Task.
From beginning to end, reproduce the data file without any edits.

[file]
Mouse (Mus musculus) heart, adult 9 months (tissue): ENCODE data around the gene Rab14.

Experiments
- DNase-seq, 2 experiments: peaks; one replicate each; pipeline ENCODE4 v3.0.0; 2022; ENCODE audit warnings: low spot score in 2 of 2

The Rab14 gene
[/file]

Mouse (Mus musculus) heart, adult 9 months (tissue): ENCODE data around the gene Rab14.

Experiments
- DNase-seq, 2 experiments: peaks; one replicate each; pipeline ENCODE4 v3.0.0; 2022; ENCODE audit warnings: low spot score in 2 of 2

The Rab14 gene